Self-described as revolving around “the emotional tug-of-war between a daughter-in-law and her mother-in-law”, Here with You by Umm Afraz Muhammed is a halal-romance that examines the difficulty of navigating relationships by taking a nuanced look at one that’s often reduced to a stereotype. Here with You is author Umm Afraz Mumhammed’s first release in the realm of fiction (she has previously authored non-fiction works) and I recently interviewed her on the book, her writing process and the projects she has planned next.
Q: How did the idea for Here with You first come to you?
A: Some years back, one of my closest friends was going through the struggle of living under the same roof as her mother-in-law. She used to tell so many things that I didn’t know, that I only heard of in cine-dramas and movies. I was a writer, and have always wanted to be an author. I would start writing stories and then trash them. But not this time. With Here With You, I needed to get the story out – from the life of an everyday Muslim.
Q: Did you have a very clear message that you wished to impart with the book from the start or did its message evolve as you wrote?
A: My idea was clear from the get-go. I wanted to give the readers hope, positivity, and understanding of each other while living as a joint family. The characters have a voice of his/her own so we get to see and feel from their perspective.
Q: What’s your favourite line from Here with You?
A: There are so many it is difficult to choose. But if I had to choose it would be the title that is said in their contexts.
Q: Authors get asked constantly whether they’re writing about specific enemies or people they dislike – what I want to know is which character in Here with You is the most different from anyone you’ve ever met before?
A: Alhamdulillah, I can safely say every character in my book is purely fictional *laughs*. And one character who I haven’t met before, or rather witnessed, is Sabrun Nisa *wink*.
Q: Did you find it difficult balancing the stereotypes of monster in law and demon daughter in law with trying to write an authentic story where your characters have real flaws and aren’t perfect?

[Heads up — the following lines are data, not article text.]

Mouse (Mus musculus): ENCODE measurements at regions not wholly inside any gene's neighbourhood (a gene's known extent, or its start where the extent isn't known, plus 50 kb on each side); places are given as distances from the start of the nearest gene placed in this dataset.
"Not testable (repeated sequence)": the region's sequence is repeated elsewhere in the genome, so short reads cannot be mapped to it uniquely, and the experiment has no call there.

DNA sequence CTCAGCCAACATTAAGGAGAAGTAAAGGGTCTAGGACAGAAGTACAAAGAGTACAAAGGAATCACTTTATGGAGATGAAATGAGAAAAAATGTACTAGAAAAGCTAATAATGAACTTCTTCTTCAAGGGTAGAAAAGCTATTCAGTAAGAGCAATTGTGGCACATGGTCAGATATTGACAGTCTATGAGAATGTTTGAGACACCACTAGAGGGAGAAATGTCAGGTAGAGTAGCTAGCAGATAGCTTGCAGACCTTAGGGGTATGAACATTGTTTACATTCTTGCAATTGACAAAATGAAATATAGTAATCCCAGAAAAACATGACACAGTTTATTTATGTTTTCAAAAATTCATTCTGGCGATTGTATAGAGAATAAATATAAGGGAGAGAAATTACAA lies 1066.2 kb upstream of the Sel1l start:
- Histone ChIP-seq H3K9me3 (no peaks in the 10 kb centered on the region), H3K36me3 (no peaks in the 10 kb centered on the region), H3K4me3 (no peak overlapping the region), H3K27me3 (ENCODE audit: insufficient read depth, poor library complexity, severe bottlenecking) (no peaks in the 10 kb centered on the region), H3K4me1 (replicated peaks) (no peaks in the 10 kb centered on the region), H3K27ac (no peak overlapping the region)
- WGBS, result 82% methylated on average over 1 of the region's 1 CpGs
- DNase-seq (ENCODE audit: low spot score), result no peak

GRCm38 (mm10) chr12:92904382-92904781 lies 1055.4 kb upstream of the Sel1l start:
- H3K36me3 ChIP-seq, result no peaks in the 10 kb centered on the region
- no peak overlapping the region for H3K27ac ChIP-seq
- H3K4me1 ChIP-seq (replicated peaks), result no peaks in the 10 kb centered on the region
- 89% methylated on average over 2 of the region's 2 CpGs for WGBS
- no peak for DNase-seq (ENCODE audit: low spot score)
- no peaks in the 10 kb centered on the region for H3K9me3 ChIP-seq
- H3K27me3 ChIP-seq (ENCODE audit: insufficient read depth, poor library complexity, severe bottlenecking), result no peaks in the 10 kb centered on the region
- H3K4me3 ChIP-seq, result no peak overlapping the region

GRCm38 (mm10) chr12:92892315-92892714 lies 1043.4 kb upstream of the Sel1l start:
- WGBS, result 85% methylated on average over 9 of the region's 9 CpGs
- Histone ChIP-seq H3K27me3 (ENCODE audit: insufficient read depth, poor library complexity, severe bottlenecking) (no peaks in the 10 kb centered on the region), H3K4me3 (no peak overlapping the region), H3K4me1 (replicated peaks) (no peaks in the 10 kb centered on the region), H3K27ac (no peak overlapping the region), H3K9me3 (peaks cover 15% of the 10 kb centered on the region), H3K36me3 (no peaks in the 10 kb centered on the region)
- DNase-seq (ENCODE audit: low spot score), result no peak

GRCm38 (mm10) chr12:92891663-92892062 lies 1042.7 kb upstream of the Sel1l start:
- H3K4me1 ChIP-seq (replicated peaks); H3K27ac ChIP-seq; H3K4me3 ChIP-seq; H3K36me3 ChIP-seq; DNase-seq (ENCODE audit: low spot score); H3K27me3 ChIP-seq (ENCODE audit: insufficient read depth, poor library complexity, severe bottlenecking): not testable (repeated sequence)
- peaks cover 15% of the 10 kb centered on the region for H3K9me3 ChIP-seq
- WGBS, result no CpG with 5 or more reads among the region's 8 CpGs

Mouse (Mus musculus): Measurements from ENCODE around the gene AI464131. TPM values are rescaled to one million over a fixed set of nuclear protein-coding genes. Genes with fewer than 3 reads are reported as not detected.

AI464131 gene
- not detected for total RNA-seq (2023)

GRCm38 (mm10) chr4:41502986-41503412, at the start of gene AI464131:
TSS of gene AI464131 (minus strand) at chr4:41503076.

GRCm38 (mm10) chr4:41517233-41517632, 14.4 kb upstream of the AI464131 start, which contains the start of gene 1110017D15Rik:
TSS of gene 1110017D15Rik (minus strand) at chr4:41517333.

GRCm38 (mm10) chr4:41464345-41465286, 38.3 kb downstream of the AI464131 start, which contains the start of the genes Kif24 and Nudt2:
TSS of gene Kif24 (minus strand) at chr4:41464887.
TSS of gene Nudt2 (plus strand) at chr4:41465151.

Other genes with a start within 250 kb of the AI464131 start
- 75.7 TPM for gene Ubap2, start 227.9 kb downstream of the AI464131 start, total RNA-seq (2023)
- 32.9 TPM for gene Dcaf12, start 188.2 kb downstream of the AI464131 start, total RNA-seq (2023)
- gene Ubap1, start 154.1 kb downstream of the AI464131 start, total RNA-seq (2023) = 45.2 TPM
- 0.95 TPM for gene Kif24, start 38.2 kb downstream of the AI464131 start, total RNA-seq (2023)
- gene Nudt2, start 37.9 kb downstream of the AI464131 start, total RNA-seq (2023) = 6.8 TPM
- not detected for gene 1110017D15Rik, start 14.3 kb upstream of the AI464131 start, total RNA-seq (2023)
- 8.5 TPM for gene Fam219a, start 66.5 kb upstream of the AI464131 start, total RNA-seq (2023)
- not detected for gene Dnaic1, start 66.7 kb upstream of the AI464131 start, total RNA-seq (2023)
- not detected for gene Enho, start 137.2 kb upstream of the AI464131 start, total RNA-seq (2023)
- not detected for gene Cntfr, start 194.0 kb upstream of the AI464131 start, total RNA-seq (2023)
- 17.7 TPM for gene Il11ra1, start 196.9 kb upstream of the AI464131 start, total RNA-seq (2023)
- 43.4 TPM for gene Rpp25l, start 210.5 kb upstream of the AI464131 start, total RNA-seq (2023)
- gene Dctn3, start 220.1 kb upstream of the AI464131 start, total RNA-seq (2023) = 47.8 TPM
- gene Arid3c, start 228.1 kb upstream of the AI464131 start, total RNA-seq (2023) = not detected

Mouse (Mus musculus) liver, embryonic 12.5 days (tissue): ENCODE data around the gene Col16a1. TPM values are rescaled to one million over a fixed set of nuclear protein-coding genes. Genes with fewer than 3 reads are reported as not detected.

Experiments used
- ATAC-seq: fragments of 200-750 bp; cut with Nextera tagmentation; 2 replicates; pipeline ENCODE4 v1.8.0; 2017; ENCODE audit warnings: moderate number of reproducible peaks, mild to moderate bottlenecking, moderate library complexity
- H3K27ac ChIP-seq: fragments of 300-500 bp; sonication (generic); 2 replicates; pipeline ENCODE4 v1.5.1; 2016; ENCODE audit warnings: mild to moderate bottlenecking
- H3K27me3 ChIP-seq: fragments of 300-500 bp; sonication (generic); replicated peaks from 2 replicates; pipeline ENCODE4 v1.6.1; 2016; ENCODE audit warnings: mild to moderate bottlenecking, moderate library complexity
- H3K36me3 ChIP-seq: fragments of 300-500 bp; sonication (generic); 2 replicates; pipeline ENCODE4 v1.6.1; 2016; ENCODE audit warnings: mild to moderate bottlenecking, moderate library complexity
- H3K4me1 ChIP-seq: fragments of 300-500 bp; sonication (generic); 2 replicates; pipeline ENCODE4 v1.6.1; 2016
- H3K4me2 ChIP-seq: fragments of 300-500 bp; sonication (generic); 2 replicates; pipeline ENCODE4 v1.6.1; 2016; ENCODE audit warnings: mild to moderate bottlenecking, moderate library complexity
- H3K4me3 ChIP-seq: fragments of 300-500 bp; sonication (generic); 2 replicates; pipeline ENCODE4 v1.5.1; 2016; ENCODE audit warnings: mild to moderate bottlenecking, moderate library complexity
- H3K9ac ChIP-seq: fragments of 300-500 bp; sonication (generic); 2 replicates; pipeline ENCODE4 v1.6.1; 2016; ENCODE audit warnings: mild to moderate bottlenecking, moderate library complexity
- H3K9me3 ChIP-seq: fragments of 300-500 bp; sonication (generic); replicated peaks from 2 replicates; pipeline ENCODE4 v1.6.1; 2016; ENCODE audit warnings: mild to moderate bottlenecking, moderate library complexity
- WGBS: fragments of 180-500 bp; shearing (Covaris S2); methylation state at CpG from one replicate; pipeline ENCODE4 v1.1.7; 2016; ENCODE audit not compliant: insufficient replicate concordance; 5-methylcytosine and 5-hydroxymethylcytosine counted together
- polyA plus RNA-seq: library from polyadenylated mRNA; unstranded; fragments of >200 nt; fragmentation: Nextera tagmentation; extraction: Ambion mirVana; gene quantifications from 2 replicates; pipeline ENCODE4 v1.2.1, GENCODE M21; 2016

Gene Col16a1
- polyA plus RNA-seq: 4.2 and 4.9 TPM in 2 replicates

A: Alhamdulillah, no, I didn’t find it difficult to write the characters. To me, they are like your everyday Muslims – trying to practice Islam and live each day as a normal human being.
Q: Besides “read my book”, what’s one piece of advice you’d like to give a man who’s about to find himself bringing a bride home to live in a joint family system?
A: Being a son takes priority over being a husband. But, remember, she is coming to live with you leaving behind everyone she has known and grown up with. Consider her, respect her, and give her the space and place she needs as a daughter-in-law and as your wife.
Q: Do you already have your next project in the works?
A: Yes, alhamdulillah. This too will be an in-law topic, although with a different take.
Q: What’s your process when writing? Do you have a dedicated work space or are you writing whenever and wherever you can?
A: If I’m sitting to write religiously, then it is my laptop, usually when the kids are at school or just before bedtime. However, I also type on my mobile when I get an idea or when I have a small time-frame at hand.
Q: Is there a particular author who you believe has influenced you?
A: I take inspirations from many of our Muslim authors, right from Umm Zakiyyah and Hend Hegazi. But I feel closely with those who are of my origin – South Asian – like Zeneefa Zaneer, and Nisha Sulthana.
Q: What was the very first thing you wrote?
A: The blunder of starting with a title, A Tale of Two Women and a Man *covers face*. I think that would have been a comical tale *laughs*
Q: Do you think you’ll ever be done with writing?
A: No way. Writing is my escape into an imaginary world where I get to play with the characters. It is like playing with dolls, except, the dolls here are characters.
Q: What’s one genre you think you’d never tackle and what’s the genre you’d like to write next?
A: Anything that goes against the limits of Islam, I wouldn’t be writing it.
This time, I am planning to write a more darker novel. The genre would still be family, drama, Islamic fiction.
My thoughts about the book itself are overall positive.
Here with You is an easy read and one that deals with a valuable subject matter as well. It’s difficult to strike a balance in fiction, especially when writing about emotionally charged situations and I appreciated the realism interwoven into the characters’ actions. I’m a huge fan of halal love stories and Here with You definitely fits that description. The MC, Salma, is relatable and easy to like and all in all, you’ll step away having had a great reading experience. I look forward to the darker novel that Umm Afraz has planned next In Shaa Allah.
My rating for Here with You is 4.2 stars.